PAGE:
PITTSBURGH -- Here are five questions and answers for the AFC Championship Game:
1. Can the Ravens have success on the ground against the Steelers' defense?
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Yes. The Ravens' persistence in running the ball gives them the opportunity to have success on the ground against any opponent, including the Steelers' second-ranked run defense. They trust their defense to keep the score close, and will continually pound the ball on the ground to soften the opposing defense for either breakaway runs or big gains on the occasions they allow rookie quarterback Joe Flacco to throw. Le'Ron McClain and Willis McGahee combined for 105 yards when the teams met on Sept. 29 (a game decided in overtime) and again when they met on Dec. 14. McClain generated the bulk of the yards, ranking as the top rusher in both games with 63 and 87 yards. Of course, the Steelers won both games -- the first in overtime and the second to clinch the AFC North title. But the Ravens, oweners of the league's fourth-best rushing attack, have to view their ability to move the ball on the ground as a plus because it helps take some of the teeth out of the Steelers' ferocious pass rush.
2. Can the Steelers rattle young Joe Flacco?
No. If Flacco has proven one thing through 16 regular-season starts and two playoff games, it is that he does not lose his poise. Ever. He does not show any sense of being overwhelmed by the challenge of guiding an NFL team in the playoffs. Nor does he seem to have any problem handling most of what opposing defenses try to do to throw him off his game. Flacco was not at all bothered by the fact the Steelers' sacked him five times during his first encounter with Pittsburgh's top-ranked defnese in September. He did not throw an interception in that game, and had a touchdown while keeping the Ravens within three points. Flacco also wasn't fazed when the teams met the second time, even though he was sacked twice and did throw two interceptions (the second was a desperation heave after the Steelers scored what proved to be the winning touchdown in the final minute). Steelers defenders acknowledge that he isn't a rookie anymore, and have seen him develop significantly since early in the season.
3. Will the Steelers be able to have success on the ground?
Yes. The Titans certainly had no problem running the ball against the Ravens' third-ranked run defense in their divisional-round game. Granted, the Steelers don't have nearly as good an offensive line as Tennessee's. However, they have shown improvement -- enough that offensive coordinator Bruce Arians trusted the group to take charge of the divisional-round game against the Chargers. The result was that Willie Parker rushed 27 times for 146 yards and two touchdowns. Expect the Steelers to try and pound the ball against the Ravens, although recent history suggests it will be difficult. Parker was hurt for the first game against Baltimore during the regular season. His replacement, rookie Rashard Mendenhall, was limited to a mere 30 yards. Parker was back for the second game against the Ravens and was held to only 47 yards. But the Steelers will look at the Titans' success and attempt to do the same thing. Of course, if they don't have success early, they won't hesitate to go to the air.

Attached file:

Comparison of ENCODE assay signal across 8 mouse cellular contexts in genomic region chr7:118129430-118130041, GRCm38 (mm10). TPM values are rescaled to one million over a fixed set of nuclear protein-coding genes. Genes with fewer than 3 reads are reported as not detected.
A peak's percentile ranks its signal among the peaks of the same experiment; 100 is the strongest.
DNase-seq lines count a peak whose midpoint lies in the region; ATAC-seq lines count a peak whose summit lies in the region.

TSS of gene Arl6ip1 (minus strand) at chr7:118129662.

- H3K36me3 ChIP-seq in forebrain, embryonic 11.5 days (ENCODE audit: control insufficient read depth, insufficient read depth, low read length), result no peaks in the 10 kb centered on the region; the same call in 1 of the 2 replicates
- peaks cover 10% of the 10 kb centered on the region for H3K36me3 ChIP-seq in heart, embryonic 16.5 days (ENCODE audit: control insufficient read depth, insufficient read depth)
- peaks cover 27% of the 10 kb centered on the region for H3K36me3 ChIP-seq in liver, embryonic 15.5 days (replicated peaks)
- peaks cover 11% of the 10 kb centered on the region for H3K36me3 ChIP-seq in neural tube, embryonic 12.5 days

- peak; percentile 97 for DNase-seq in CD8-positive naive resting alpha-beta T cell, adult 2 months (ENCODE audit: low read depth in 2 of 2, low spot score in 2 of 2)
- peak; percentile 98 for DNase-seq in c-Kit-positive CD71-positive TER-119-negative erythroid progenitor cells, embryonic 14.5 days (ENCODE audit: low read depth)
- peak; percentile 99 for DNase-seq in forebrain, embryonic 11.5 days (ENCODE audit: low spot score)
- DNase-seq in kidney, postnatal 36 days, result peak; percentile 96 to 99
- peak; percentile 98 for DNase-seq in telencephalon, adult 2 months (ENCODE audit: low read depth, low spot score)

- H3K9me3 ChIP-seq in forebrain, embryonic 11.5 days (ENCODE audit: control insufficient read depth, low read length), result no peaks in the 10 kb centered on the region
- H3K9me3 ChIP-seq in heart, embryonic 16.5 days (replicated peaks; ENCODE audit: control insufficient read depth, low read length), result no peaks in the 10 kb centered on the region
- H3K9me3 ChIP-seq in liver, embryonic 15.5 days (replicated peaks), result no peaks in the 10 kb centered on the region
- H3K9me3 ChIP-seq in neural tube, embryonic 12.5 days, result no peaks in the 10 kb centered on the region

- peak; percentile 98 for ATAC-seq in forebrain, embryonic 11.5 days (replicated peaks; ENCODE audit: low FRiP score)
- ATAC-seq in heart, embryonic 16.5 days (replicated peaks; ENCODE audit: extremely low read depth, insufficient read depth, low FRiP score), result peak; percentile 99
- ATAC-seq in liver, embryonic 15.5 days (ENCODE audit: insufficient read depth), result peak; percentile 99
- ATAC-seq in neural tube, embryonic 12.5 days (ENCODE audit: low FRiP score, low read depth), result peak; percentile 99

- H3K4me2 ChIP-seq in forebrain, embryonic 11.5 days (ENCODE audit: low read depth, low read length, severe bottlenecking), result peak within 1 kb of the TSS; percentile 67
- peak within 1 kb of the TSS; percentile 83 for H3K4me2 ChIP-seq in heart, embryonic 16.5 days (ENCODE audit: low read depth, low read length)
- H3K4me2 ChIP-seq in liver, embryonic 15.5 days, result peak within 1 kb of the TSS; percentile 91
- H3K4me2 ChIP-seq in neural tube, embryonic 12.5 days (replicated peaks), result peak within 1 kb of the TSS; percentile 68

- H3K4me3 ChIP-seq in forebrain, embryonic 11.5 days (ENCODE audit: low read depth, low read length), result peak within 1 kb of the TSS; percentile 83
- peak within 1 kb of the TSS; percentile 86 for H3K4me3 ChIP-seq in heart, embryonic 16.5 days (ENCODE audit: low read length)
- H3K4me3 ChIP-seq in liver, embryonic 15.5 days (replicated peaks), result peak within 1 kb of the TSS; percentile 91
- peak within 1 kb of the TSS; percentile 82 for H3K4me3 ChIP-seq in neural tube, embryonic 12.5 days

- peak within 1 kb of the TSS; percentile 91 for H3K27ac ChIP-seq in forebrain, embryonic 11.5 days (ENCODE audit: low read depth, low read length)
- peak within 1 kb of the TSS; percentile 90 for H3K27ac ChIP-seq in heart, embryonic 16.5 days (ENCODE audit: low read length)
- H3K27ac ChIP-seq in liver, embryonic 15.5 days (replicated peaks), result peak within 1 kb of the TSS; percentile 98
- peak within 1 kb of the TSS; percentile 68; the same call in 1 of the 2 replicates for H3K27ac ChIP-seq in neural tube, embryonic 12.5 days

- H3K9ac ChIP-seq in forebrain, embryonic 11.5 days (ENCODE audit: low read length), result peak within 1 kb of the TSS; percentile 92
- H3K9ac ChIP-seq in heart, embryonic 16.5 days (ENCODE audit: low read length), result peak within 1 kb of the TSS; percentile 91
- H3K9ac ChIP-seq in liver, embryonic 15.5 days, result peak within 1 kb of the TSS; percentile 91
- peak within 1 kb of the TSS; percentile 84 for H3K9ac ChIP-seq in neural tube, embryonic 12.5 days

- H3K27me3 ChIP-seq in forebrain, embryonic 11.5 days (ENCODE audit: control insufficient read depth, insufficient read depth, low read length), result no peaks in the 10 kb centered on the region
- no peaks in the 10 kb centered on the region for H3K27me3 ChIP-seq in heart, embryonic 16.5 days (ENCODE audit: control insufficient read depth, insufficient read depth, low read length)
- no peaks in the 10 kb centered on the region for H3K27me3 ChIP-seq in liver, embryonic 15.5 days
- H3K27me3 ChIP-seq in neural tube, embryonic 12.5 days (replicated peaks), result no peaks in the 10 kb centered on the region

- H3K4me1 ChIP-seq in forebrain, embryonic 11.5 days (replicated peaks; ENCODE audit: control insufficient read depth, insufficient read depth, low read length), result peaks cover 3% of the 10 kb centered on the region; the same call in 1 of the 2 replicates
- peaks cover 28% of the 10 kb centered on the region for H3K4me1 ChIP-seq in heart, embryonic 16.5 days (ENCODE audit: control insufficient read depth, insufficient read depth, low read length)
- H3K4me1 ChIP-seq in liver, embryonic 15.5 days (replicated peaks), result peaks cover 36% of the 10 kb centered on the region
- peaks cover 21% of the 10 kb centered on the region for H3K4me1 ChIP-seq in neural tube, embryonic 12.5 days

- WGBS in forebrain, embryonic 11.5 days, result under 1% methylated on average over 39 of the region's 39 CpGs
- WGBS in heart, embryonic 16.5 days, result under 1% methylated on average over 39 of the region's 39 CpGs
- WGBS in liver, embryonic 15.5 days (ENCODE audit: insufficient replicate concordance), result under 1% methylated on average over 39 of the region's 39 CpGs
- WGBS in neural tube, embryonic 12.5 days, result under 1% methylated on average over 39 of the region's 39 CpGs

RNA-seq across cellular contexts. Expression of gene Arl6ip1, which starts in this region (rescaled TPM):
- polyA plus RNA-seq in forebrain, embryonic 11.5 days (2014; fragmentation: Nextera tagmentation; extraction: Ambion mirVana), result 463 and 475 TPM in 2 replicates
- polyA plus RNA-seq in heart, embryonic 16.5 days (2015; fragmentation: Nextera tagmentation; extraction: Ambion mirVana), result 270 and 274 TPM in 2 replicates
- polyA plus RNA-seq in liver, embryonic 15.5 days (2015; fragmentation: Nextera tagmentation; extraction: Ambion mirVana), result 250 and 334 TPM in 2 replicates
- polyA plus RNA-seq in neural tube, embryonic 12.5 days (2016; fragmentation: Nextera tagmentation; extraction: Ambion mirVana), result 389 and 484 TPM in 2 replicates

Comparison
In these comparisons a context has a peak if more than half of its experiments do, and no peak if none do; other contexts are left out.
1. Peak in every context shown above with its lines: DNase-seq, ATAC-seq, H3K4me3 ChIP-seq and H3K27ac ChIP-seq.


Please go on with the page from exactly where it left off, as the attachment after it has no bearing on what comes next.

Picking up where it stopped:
4. Will Ben Roethlisberger be able to stand up to Baltimore's wide variety of blitzing?
Yes. He has done so twice before. The Ravens sacked him three times, all on blitzes, during the teams' first meeting in the regular season, but he threw a touchdown along with an interception. During the second meeting, they again sacked him three times, again all on blitzes. And, again, Roethlisberger threw for a score. Even more impressive, though, was that he drove the Steelers the length of the field to connect with Santonio Holmes for the winning touchdown. In the divisional-round victory over San Diego, Roethlisberger didn't seem to have any lingering problems from the concussion he suffered in the regular-season finale against Cleveland. Of course, he didn't face a whole lot of pressure from the Chargers, who often sent only four rushers after him. But Big Ben and his offensive linemen are used to the many variations Ravens defensive coordinator Rex Ryan likes to use in his scheme.
5. Who will win the battle of young coaches?
Mike Tomlin. But it's a pretty close margin. John Harbaugh has done an exceptional job of leading the Ravens this far. He has kept his players focused and done a good job of keeping Flacco on track. Harbaugh's greatest asset is trusting his talented assistants, Ryan and offensive coordinator Cam Cameron. Like his predecessor, Brian Billick, Harbaugh understands that defense is the engine that drives the Ravens and he leans on it heavily, as reflected by the run-oriented offense. Unlike Billick, however, he is more demanding and makes the players more accountable. Tomlin also relies on his assistants to handle their respective roles, especially highly talented defensive coordinator Dick LeBeau. When Tomlin took over in 2007, he could have imposed a lot of his defensive philosophy, which doesn't precisely follow that of LeBeau, on the team. But he didn't, recognizing that the players were comfortable with LeBeau's scheme and that their abilities were well suited to it. Tomlin brings a high level of energy and enthusiasm that is contagious with his players. They trust him and want to win for him.